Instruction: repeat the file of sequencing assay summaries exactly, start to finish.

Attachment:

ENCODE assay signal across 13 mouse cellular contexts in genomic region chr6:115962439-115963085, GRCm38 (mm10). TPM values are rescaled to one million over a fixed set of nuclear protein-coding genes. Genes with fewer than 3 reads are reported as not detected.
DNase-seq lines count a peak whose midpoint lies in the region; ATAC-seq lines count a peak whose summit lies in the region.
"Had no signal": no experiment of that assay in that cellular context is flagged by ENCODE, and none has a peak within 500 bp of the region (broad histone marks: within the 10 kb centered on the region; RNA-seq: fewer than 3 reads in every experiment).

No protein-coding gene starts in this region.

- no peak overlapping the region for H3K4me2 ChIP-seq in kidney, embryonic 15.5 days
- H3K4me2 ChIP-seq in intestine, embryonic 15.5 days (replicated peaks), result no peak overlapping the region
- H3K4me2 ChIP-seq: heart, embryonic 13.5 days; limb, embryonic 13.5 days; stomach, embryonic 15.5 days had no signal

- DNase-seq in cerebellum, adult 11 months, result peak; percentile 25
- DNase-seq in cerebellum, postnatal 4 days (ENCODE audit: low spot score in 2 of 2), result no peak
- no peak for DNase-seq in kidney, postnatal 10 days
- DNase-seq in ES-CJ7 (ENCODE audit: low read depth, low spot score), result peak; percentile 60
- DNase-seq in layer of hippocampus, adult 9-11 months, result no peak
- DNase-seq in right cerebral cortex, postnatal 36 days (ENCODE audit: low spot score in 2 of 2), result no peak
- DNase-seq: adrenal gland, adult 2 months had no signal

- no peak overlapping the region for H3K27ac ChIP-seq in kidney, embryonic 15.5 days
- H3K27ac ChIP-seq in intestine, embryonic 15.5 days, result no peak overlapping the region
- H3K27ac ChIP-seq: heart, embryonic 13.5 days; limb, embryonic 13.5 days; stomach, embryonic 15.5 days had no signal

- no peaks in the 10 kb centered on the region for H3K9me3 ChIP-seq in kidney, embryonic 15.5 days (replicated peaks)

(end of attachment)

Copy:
ENCODE assay signal across 13 mouse cellular contexts in genomic region chr6:115962439-115963085, GRCm38 (mm10). TPM values are rescaled to one million over a fixed set of nuclear protein-coding genes. Genes with fewer than 3 reads are reported as not detected.
DNase-seq lines count a peak whose midpoint lies in the region; ATAC-seq lines count a peak whose summit lies in the region.
"Had no signal": no experiment of that assay in that cellular context is flagged by ENCODE, and none has a peak within 500 bp of the region (broad histone marks: within the 10 kb centered on the region; RNA-seq: fewer than 3 reads in every experiment).

No protein-coding gene starts in this region.

- no peak overlapping the region for H3K4me2 ChIP-seq in kidney, embryonic 15.5 days
- H3K4me2 ChIP-seq in intestine, embryonic 15.5 days (replicated peaks), result no peak overlapping the region
- H3K4me2 ChIP-seq: heart, embryonic 13.5 days; limb, embryonic 13.5 days; stomach, embryonic 15.5 days had no signal

- DNase-seq in cerebellum, adult 11 months, result peak; percentile 25
- DNase-seq in cerebellum, postnatal 4 days (ENCODE audit: low spot score in 2 of 2), result no peak
- no peak for DNase-seq in kidney, postnatal 10 days
- DNase-seq in ES-CJ7 (ENCODE audit: low read depth, low spot score), result peak; percentile 60
- DNase-seq in layer of hippocampus, adult 9-11 months, result no peak
- DNase-seq in right cerebral cortex, postnatal 36 days (ENCODE audit: low spot score in 2 of 2), result no peak
- DNase-seq: adrenal gland, adult 2 months had no signal

- no peak overlapping the region for H3K27ac ChIP-seq in kidney, embryonic 15.5 days
- H3K27ac ChIP-seq in intestine, embryonic 15.5 days, result no peak overlapping the region
- H3K27ac ChIP-seq: heart, embryonic 13.5 days; limb, embryonic 13.5 days; stomach, embryonic 15.5 days had no signal

- no peaks in the 10 kb centered on the region for H3K9me3 ChIP-seq in kidney, embryonic 15.5 days (replicated peaks)